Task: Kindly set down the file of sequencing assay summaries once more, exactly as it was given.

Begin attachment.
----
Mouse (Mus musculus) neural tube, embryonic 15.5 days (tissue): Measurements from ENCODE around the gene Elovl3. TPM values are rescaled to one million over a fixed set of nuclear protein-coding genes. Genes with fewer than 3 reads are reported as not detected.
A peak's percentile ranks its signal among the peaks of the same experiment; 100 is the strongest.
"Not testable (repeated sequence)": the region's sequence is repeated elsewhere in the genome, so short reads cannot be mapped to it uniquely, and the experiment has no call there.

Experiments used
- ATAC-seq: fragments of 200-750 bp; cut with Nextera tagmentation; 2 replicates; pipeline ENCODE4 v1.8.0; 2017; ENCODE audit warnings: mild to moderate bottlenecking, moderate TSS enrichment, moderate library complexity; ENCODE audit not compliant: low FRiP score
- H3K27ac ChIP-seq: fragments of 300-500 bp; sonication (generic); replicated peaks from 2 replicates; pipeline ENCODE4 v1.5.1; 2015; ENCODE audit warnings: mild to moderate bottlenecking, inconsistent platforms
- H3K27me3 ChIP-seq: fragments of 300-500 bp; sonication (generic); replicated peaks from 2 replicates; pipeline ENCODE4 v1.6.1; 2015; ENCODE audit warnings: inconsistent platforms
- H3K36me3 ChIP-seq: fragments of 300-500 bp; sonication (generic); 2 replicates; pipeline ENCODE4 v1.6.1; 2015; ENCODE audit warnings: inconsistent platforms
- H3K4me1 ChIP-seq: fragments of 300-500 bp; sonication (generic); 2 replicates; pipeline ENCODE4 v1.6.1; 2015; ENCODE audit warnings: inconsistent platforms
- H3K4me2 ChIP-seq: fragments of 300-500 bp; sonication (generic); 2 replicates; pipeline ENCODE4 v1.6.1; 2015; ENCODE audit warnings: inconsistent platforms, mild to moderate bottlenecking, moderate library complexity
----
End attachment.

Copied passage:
Mouse (Mus musculus) neural tube, embryonic 15.5 days (tissue): Measurements from ENCODE around the gene Elovl3. TPM values are rescaled to one million over a fixed set of nuclear protein-coding genes. Genes with fewer than 3 reads are reported as not detected.
A peak's percentile ranks its signal among the peaks of the same experiment; 100 is the strongest.
"Not testable (repeated sequence)": the region's sequence is repeated elsewhere in the genome, so short reads cannot be mapped to it uniquely, and the experiment has no call there.

Experiments used
- ATAC-seq: fragments of 200-750 bp; cut with Nextera tagmentation; 2 replicates; pipeline ENCODE4 v1.8.0; 2017; ENCODE audit warnings: mild to moderate bottlenecking, moderate TSS enrichment, moderate library complexity; ENCODE audit not compliant: low FRiP score
- H3K27ac ChIP-seq: fragments of 300-500 bp; sonication (generic); replicated peaks from 2 replicates; pipeline ENCODE4 v1.5.1; 2015; ENCODE audit warnings: mild to moderate bottlenecking, inconsistent platforms
- H3K27me3 ChIP-seq: fragments of 300-500 bp; sonication (generic); replicated peaks from 2 replicates; pipeline ENCODE4 v1.6.1; 2015; ENCODE audit warnings: inconsistent platforms
- H3K36me3 ChIP-seq: fragments of 300-500 bp; sonication (generic); 2 replicates; pipeline ENCODE4 v1.6.1; 2015; ENCODE audit warnings: inconsistent platforms
- H3K4me1 ChIP-seq: fragments of 300-500 bp; sonication (generic); 2 replicates; pipeline ENCODE4 v1.6.1; 2015; ENCODE audit warnings: inconsistent platforms
- H3K4me2 ChIP-seq: fragments of 300-500 bp; sonication (generic); 2 replicates; pipeline ENCODE4 v1.6.1; 2015; ENCODE audit warnings: inconsistent platforms, mild to moderate bottlenecking, moderate library complexity